If my powers of reasoning and grasp of English are up to snuff, a domestic worker must be an individual whose vocation is childcare. In other words, if you are an individual whose vocation is childcare, you are a domestic worker; if your vocation is not childcare, you are not a domestic worker. Either the Legislature consciously and deliberately chose to limit the Domestic Workers Bill of Rights to childcare workers, or did so by accident. I am not sure which is worse.
The exemption within the definition defies one of the elementary principles of draftsmanship and rule-making, one that has been around since antiquity. I am no Latin scholar, but I feel confident that when Cicero said exceptio probat regulam in casibus non exceptis he meant that the exception confirms the rule in the cases not excepted, not that the exception should swallow the rule. Accordingly, if one of my Legislative Drafting students had submitted a draft bill containing such a poorly crafted definition, she or he would have to try again.
The meaning of the exemption is plain. Like personal care attendants and babysitters, people whose vocation is not childcare are not “domestic workers” and not, therefore, entitled to the statute’s protection. From the statutory-construction standpoint that should be an end of it. Interpretatio cessat in claris as the maxim says (interpretation comes to an end when the text is clear). But is this what the Legislature meant? I doubt it, given that the Legislature defined the term “domestic worker” to include caring for the elderly, a task not synonymous with — in fact, quite distinct from — caring for children.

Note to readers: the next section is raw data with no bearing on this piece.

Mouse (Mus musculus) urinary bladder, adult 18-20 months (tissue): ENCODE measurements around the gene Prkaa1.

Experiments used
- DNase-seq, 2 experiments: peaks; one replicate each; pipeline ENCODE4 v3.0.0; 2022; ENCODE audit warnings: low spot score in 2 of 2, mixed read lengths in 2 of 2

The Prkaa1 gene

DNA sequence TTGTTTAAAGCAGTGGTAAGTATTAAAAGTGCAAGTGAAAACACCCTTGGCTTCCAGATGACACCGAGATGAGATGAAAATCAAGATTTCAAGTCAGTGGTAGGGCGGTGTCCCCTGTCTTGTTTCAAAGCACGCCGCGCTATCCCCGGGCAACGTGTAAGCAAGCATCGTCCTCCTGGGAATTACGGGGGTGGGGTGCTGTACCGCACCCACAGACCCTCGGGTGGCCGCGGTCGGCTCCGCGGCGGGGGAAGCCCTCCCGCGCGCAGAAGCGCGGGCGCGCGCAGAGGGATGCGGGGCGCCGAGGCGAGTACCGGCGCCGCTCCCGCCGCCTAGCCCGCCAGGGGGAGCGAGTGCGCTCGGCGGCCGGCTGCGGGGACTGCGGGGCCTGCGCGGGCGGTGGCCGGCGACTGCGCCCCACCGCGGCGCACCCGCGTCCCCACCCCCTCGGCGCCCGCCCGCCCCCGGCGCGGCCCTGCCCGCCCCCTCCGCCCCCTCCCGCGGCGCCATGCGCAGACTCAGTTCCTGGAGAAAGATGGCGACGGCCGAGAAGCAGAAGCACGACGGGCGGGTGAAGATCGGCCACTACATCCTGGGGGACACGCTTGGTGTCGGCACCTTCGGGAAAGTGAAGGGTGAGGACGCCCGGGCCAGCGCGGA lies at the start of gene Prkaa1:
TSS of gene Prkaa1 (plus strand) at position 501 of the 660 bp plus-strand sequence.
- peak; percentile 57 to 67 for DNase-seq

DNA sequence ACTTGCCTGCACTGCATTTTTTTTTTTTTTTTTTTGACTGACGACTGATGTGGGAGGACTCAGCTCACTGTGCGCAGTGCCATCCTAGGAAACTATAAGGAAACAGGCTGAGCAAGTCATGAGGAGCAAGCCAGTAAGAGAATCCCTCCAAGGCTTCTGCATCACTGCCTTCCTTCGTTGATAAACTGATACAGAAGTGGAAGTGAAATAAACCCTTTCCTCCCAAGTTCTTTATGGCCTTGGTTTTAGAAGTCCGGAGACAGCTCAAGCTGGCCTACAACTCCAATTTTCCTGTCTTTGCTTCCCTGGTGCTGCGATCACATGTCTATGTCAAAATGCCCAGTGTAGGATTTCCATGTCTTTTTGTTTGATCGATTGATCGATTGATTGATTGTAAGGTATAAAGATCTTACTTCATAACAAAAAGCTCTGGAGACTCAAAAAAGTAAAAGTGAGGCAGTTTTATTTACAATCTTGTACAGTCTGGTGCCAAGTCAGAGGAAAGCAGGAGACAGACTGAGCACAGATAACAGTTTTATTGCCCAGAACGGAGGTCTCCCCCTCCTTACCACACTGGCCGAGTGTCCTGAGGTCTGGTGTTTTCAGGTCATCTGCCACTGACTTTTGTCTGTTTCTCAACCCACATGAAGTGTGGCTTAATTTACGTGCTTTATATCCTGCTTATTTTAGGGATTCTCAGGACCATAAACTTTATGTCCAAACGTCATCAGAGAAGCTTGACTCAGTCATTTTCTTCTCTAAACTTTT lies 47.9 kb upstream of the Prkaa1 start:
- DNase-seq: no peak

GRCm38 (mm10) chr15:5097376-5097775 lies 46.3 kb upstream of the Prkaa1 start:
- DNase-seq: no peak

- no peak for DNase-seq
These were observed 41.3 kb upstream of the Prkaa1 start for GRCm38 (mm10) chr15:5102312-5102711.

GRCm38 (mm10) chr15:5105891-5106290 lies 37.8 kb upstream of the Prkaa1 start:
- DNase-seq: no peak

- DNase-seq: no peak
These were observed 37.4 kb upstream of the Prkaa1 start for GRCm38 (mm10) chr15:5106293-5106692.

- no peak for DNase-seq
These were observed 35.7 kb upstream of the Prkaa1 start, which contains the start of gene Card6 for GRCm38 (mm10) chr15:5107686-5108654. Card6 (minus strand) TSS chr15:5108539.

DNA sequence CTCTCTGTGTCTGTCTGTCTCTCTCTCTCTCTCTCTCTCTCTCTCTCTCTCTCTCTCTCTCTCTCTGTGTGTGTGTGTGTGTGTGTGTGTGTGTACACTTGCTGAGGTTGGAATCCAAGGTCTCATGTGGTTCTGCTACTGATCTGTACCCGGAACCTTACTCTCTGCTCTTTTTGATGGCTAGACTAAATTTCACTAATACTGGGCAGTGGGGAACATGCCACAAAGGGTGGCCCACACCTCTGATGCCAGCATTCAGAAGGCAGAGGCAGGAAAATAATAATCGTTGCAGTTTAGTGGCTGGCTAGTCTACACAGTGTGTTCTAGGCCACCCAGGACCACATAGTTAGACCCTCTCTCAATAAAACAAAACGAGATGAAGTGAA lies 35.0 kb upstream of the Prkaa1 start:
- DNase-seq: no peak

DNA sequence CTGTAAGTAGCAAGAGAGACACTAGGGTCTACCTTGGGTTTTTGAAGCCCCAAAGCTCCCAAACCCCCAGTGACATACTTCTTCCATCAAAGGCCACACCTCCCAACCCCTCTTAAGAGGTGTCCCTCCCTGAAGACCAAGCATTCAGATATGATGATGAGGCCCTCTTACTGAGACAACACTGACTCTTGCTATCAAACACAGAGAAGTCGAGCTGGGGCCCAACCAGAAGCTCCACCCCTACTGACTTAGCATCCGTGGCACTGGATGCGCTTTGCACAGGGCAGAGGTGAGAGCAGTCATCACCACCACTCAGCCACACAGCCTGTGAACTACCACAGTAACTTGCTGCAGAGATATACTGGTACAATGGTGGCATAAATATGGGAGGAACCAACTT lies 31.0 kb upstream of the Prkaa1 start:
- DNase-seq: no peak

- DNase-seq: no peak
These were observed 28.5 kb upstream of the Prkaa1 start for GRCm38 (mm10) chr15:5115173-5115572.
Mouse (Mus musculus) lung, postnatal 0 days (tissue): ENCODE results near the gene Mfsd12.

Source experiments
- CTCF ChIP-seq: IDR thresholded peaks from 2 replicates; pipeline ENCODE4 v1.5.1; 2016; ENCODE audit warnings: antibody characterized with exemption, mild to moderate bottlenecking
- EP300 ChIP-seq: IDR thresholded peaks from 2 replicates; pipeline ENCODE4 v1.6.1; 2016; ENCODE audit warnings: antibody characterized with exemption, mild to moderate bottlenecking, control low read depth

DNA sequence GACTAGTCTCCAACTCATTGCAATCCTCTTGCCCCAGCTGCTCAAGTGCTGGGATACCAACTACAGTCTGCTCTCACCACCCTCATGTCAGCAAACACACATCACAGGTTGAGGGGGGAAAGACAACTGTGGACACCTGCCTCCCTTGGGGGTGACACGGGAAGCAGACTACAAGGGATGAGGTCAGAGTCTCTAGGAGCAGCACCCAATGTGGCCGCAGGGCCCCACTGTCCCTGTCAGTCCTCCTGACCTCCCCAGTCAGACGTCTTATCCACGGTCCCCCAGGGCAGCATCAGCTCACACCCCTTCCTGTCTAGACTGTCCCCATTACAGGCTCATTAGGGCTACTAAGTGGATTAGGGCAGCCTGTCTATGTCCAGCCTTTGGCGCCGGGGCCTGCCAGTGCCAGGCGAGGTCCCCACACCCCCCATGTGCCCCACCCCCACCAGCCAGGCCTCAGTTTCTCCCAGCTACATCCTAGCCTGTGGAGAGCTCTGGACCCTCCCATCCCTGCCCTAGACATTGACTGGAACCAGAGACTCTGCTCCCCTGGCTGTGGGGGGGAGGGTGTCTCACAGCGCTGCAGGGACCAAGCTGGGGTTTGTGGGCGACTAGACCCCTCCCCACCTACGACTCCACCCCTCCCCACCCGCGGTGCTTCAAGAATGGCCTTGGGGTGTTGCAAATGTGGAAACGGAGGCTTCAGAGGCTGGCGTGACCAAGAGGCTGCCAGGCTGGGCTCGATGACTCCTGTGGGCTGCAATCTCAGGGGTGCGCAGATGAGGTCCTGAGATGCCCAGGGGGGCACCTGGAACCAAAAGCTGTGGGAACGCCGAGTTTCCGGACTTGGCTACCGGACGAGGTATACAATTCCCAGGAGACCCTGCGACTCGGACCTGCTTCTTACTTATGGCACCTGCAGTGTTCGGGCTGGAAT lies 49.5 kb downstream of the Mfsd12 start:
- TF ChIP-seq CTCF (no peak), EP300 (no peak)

What will happen when Mr. Wooster, facing the need to retrench, decides, as part of his belt-tightening, to let go of old Jeeves, his long-suffering English factotum? If Jeeves files a complaint against Wooster in the MCAD alleging harassment on the basis of — picking a couple of categories at random — age and national origin, what will the MCAD intake staffer tell him: Sorry, you lack standing to sue under Chapter 149, Section 191, because you are an individual whose vocation is not childcare? “Is that so?” Jeeves might say, eyebrow raised.
To summarize, my two reasons for worrying about this new law are (1) what it tries to do, (2) that its failure to do what it tries to do will make no difference to the construction the MCAD will put on it. The Legislature’s unintentional limitation of the law to childcare workers will not prevent the MCAD from construing the law as if the limitation did not exist. The MCAD will pretend that the Legislature had drafted it competently, and the courts will defer to the MCAD’s interpretation.